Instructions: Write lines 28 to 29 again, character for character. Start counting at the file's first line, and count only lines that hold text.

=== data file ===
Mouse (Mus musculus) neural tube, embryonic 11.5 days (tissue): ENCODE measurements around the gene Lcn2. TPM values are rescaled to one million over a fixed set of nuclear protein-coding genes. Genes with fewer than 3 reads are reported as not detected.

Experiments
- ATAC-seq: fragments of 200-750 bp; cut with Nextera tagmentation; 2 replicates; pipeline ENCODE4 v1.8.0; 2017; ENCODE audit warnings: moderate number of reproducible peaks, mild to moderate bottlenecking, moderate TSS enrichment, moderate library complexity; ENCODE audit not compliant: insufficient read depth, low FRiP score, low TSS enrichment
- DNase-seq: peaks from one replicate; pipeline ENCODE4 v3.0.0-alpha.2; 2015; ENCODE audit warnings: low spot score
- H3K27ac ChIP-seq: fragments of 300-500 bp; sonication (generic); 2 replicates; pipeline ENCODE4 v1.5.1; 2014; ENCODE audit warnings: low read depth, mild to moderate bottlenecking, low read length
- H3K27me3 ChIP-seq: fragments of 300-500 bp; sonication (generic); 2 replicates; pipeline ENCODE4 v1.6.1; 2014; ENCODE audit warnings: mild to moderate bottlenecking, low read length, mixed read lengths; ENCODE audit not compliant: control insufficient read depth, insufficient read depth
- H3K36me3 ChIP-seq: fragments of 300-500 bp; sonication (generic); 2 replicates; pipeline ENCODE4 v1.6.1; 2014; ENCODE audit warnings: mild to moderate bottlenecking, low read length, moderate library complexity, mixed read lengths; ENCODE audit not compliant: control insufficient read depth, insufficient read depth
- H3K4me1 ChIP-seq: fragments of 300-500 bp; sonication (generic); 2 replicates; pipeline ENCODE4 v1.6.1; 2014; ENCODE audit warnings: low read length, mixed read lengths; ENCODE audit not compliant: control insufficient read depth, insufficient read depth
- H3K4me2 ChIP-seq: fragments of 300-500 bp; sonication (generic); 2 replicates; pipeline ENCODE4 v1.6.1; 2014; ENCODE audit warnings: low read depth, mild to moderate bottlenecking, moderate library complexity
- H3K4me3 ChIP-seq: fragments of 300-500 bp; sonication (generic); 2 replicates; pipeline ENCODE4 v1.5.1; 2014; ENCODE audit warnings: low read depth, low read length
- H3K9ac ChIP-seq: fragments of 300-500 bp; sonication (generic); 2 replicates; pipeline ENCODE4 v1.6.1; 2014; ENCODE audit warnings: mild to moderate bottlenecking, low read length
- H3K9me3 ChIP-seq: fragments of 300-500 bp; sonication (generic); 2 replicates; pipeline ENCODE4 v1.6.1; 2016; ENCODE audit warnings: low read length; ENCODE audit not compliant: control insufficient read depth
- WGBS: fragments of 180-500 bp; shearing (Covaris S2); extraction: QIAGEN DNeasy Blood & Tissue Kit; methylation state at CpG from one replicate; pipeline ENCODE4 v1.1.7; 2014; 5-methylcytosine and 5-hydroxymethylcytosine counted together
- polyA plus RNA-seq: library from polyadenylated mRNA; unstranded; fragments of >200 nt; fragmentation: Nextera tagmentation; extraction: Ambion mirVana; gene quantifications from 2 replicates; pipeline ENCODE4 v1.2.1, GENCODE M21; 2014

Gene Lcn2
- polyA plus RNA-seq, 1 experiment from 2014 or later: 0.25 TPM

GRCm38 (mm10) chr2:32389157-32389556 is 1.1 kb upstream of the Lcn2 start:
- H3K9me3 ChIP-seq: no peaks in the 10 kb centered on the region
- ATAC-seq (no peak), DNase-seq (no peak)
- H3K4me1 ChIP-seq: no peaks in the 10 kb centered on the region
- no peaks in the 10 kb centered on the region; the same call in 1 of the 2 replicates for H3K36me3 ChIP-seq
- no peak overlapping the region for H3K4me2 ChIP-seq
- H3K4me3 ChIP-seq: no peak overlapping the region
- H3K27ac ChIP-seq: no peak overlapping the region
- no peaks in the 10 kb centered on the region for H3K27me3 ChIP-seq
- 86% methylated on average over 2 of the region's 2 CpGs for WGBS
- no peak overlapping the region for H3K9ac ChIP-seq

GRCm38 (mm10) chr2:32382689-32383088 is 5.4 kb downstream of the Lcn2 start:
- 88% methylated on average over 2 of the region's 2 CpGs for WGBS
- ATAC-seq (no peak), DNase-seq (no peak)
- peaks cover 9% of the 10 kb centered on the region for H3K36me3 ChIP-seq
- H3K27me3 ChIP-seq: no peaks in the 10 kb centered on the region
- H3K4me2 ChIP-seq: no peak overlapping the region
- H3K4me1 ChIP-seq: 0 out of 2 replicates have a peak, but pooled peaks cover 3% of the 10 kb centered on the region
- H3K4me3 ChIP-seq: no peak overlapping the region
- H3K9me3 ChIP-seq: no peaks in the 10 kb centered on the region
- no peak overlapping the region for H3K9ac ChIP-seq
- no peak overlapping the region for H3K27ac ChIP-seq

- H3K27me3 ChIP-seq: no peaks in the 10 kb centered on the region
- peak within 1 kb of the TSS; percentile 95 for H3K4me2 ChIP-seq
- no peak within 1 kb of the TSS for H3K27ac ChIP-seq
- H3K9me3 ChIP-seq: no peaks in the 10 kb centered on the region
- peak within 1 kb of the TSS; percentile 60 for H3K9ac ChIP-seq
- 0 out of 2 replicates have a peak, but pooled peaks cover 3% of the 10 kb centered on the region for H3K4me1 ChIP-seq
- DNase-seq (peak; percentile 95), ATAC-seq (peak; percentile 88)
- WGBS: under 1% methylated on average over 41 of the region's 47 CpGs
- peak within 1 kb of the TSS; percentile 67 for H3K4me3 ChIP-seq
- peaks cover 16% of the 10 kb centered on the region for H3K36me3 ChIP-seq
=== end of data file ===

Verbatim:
GRCm38 (mm10) chr2:32382689-32383088 is 5.4 kb downstream of the Lcn2 start:
- 88% methylated on average over 2 of the region's 2 CpGs for WGBS